I must admit, I’m quite partial to these Japanese splatter films. This one is probably one of the more plot driven ones out there, which might not be saying a lot. But, as in any case, the plot is mostly there to string a bunch of awesomely ludicrous action and effects scenes together. And boy, does this film have some ridiculous ones. I always wonder how films of this genre can top the action, and more particularly kill shots, of those before them, and yet they always deliver. Here you get a lot of cartoon-style face slicing, some explosions, and my personal favourite, chopping into French bread. I won’t say too much more, however, because it’ll ruin the fun. After all, that’s what these films are about: the spectacle of surprise, nonsensical violence. The film was directed by friends and genre masters Noboru Iguchi, Tak Sakaguchi, and Yoshihiro Nishimura, who deliver on what they promise in a typically fun, referential style.
Written by Iguchi, creator of The Machine Girl, the film has a similar set up but refreshingly takes a different path to reach its climax. Rin, Yumi Sugimoto, is an unpopular high school girl who discovers a mutant power on her 16th birthday. It turns out she is part Hiruko, a once powerful clan of mutants. From there she goes on a rampage, it’s not her fault though: superstitious villagers want to slay her to bring good luck to their mall. Confused and scared, she is taken in, more like kidnapped, by a band of proud Hiruko. The girls squad in question is led by Mr Kisaragi, a cross dressing samurai played by Sakaguchi, who was also fight choreographer on the film. Here she meets other, more bizarre and hilarious mutants, and is trained in preparation for an inevitable war between Hiruko and the mutant-hating government. The genocidal government figures are hilariously portrayed as inept, lecherous and hideous, in a bit of tongue-in-cheek social commentary. A film like this can’t take itself too seriously, but the story develops rather well considering.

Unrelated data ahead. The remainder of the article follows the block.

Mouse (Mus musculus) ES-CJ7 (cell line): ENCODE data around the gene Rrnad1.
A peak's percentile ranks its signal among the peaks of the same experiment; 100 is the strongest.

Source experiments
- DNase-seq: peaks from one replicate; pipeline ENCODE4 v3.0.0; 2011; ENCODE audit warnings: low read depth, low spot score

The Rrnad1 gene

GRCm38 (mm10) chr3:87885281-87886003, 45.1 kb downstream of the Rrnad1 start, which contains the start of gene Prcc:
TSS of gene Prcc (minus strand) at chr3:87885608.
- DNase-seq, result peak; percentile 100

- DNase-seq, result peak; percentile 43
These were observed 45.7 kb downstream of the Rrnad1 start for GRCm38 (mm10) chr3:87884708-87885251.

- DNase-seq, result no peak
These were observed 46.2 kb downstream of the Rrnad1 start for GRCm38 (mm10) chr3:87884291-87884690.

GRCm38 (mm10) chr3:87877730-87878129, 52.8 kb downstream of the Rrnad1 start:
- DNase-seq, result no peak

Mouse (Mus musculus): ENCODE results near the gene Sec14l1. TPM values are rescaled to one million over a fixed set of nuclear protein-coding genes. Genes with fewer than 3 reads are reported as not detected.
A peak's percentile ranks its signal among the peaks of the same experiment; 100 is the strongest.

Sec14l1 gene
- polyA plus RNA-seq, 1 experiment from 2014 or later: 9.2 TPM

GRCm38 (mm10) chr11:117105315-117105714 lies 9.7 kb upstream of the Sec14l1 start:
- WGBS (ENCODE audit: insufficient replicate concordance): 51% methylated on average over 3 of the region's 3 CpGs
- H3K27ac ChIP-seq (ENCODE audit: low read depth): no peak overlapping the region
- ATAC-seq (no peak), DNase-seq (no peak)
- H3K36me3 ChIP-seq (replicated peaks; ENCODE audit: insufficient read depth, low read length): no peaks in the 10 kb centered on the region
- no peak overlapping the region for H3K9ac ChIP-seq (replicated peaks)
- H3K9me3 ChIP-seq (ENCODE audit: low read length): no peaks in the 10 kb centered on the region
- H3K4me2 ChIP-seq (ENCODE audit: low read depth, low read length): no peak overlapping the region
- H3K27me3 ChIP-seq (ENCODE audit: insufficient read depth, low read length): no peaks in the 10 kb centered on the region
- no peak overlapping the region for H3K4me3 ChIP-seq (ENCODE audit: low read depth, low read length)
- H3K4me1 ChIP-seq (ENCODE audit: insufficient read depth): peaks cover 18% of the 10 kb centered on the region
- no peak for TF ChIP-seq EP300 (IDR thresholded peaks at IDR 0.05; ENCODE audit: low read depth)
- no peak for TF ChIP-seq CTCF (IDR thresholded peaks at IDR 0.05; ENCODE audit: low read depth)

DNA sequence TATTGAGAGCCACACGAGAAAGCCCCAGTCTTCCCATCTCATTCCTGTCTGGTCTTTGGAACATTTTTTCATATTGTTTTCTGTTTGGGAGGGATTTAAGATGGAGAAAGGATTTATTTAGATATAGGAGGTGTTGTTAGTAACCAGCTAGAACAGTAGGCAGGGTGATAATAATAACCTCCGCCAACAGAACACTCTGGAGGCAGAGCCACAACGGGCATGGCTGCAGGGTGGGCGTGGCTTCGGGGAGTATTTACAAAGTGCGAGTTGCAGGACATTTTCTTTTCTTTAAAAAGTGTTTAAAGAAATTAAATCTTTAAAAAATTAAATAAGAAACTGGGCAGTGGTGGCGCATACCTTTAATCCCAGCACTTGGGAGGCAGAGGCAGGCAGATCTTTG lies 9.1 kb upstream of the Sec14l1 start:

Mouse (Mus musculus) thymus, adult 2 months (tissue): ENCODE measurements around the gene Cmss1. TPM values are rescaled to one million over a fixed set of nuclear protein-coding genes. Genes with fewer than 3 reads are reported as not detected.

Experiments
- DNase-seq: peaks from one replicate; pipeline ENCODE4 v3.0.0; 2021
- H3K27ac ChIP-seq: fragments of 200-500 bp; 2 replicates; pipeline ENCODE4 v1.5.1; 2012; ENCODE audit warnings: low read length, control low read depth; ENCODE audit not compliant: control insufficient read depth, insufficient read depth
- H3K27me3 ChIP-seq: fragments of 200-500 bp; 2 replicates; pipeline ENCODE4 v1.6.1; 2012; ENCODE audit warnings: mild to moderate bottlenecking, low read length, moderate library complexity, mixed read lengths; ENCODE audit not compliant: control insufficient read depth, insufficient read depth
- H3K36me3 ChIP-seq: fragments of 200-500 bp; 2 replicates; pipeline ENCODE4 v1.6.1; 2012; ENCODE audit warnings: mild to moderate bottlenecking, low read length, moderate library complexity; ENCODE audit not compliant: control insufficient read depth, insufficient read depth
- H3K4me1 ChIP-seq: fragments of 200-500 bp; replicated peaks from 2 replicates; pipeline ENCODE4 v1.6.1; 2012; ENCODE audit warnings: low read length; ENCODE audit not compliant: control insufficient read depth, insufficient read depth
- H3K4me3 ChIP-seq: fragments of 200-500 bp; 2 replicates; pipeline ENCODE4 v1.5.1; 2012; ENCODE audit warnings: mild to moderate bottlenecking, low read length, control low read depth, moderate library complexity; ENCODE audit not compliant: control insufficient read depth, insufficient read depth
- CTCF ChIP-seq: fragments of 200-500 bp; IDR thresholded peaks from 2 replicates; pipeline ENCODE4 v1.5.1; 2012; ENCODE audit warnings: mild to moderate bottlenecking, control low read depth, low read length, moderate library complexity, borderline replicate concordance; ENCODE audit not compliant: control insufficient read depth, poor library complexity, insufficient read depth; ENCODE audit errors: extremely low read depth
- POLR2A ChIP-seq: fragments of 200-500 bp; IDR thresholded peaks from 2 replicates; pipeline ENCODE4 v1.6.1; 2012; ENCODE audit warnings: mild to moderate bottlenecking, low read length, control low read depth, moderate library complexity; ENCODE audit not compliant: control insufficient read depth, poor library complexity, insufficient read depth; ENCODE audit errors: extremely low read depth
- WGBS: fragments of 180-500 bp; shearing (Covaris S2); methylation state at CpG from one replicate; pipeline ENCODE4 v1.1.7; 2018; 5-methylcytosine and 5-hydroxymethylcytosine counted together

What Mutant Girls Squad does take seriously is style. Occasionally colourful elements break up the pastiche horror form, and there’s a surprising amount of variety in sets for a low-budget production. The film is tightly edited and populated by off-kilter shots and a smattering of green screen. It sets a pretty relentless pace from the get go as the girls plough through soldiers and civilians alike. The fight scenes live up to the expectations of such a film, and pioneer Nishimura’s make-up and effects are creepily superb as always: he worked on classics such as Tokyo Gore Police and Suicide Club. The mutant girls allow him to really shine, along with other members of Pabaan: The Image Production Group, creating both hilarious and impressive powers from cosplay nurses to arse chainsaws. There is little difference between each of the directors’ acts, bar some slight style and flavour changes, and they seem to be well and truly on the same page. It’s even hard to pick a favourite fight scene, as each one is as impressive as the last. The actors do well to hold on to some shred of normalcy with their characters too, and it gets a tad emotional at times, although most of the acting is suitably over the top.
Basically, this movie is ridiculously funny, filled with outrageous action and the plot is good enough to keep you in the zone. I would go so far as to say it is one of the better films in the genre, and I’m partial to quite a few of them. The culmination of each director’s talents make for a slick production that plays to its strengths and makes for fun viewing. Granted, not everyone will enjoy what’s on offer, but they’re missing out.
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